Mother on mission for autism treatment: "I would love to hear my son say 'I love you'"

COLUMBIA, SC (WIS) - One Lexington mother's longest dream is to hear her 6-year-old son tell her the words 'I love you.'

She's not alone. There are parents in South Carolina fighting to get their children certain treatment for autism.

Families like the Manley's claim there is a shortage of healthcare providers for those on Medicaid because the Medicaid rate of reimbursement to the clinics is so little.

Ashley Manley's son, 6-year-old Zephaniah, is one example. Manley says he is on a waiting list, and that he's been on lists for more than 2 years.

She says three words to Zephaniah, or Zeph for short, often: 'I love you.' She waits for the day she will hear them back since Zeph cannot speak. He has autism, which means he is cognitively about the age of 18 months, Manley believes.

"I would love to hear my son say, 'I love you, Mom.' I would love to hear him speak. I would love to be able to have the dignity to use a public restroom and not be changed in the back of my car…," she says.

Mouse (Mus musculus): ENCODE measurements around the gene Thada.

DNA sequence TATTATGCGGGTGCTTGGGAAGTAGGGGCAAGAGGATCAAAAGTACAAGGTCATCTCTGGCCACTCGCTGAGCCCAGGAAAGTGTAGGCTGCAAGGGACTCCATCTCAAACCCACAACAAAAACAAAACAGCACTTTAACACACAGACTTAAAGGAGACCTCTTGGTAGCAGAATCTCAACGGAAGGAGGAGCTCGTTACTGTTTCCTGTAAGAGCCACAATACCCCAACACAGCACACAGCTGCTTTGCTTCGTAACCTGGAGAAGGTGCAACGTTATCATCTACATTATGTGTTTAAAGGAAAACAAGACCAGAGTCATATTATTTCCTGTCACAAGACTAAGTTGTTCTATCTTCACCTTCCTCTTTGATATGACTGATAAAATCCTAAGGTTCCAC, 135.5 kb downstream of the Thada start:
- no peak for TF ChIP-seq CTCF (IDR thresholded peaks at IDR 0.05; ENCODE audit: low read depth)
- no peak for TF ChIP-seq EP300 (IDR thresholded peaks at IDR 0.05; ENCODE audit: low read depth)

Zeph has been prescribed 40 hours of Applied Behavioral Analysis (ABA) per week. It's believed it would help him to speak and do things for himself independently, eventually.

The hourly rate of Medicaid reimbursement in South Carolina is $17 an hour. That's low, next to the national average of $40.

"How is a mom supposed to help her child when she's done all she can but then nothing else is happening, nothing else is moving? And it makes you feel like your child is being disenfranchised," Manley says.

She's testified at the State House. She hopes this will be the year lawmakers raise the rate. Representative James Smith (D- Richland) tried to do that last year, but it failed by one vote. He plans to try again this year.

"I'm not encouraged. I think it'll either happen when the courts make South Carolina to provide a rate that's enough to bring the services here, or we're going to have a battle on the floor of the House and try to get support for it," Smith says.

Until then, Manley does her best communicating with Zeph.

"When it's just him and me in this room and it's dark and it's quiet and I look him in the eyes and I say, 'Zeph, I love you. Do you love me?' And he goes (gestures). I can- he's in there. And I know he has potential," she says.

The Department of Health and Human Services (SCDHHS) says they have approved 1,729 children for treatment, and there are 151 providers in the state, but say it's too soon to tell based on Medicaid claim returns just how many of those children are actually being treated.

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